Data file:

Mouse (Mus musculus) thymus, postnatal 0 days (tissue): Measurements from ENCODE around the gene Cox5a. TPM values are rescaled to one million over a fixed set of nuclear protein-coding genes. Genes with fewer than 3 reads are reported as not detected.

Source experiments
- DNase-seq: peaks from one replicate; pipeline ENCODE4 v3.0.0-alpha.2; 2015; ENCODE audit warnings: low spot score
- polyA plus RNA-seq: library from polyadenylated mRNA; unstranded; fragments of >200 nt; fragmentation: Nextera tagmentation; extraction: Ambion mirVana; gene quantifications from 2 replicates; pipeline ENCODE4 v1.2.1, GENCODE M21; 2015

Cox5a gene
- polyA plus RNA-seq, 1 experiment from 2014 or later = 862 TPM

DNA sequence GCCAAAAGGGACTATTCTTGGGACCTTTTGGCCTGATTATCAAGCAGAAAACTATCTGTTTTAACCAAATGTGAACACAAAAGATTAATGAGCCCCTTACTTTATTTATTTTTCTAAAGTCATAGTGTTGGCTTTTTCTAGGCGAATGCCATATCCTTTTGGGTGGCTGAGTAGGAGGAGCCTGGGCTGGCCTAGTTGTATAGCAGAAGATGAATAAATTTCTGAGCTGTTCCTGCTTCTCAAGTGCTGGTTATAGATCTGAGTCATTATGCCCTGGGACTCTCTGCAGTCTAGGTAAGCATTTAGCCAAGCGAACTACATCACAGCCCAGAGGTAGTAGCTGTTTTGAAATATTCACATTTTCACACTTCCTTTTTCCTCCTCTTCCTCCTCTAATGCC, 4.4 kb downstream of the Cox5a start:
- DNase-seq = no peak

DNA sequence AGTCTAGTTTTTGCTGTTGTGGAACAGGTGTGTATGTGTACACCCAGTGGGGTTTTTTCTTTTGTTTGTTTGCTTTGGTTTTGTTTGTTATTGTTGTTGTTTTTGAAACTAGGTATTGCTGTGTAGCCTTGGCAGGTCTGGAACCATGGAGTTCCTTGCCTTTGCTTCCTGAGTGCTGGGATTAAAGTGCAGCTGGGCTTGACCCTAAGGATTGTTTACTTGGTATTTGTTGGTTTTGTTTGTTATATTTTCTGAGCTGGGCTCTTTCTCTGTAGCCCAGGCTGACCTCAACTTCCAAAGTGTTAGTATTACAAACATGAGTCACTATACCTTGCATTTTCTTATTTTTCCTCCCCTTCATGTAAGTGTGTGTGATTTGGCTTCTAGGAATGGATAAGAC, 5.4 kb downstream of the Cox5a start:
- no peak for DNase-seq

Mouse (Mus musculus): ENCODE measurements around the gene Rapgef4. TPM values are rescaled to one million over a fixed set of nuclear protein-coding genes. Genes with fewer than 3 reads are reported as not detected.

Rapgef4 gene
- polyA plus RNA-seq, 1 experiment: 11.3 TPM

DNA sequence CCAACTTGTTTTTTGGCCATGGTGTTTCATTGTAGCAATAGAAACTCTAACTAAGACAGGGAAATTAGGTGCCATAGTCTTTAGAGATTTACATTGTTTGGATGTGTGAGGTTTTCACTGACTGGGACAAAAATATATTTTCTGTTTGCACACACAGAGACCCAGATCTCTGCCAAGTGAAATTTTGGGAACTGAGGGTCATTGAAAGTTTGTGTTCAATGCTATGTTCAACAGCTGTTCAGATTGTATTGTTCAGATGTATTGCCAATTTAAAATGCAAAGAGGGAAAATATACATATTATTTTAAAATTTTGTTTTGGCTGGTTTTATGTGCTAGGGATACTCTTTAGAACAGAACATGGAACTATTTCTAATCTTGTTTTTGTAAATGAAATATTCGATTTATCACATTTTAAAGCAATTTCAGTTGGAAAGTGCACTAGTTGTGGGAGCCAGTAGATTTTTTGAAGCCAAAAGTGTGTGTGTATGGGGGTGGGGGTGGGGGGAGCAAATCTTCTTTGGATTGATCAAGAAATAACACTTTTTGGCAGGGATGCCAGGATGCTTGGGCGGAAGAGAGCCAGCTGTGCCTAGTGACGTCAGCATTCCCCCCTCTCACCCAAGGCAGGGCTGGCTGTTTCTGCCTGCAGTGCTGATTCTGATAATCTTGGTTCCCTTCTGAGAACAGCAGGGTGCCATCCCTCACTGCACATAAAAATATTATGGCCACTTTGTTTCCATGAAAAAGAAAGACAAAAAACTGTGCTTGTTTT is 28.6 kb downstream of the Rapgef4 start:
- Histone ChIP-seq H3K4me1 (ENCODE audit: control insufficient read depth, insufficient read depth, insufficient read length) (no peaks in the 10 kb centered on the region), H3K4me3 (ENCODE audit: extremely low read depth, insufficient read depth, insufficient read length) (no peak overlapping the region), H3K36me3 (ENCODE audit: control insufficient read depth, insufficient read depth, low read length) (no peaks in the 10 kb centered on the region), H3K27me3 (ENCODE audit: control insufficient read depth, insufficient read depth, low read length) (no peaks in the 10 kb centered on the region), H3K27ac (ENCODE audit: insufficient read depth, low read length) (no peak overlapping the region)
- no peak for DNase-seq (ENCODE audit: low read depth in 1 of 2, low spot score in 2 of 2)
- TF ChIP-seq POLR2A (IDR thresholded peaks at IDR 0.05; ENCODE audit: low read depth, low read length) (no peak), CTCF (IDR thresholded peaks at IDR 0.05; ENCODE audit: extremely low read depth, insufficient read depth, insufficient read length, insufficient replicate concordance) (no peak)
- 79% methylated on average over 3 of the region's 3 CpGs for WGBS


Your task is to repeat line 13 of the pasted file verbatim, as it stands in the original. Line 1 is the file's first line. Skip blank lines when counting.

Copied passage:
- polyA plus RNA-seq, 1 experiment: 11.3 TPM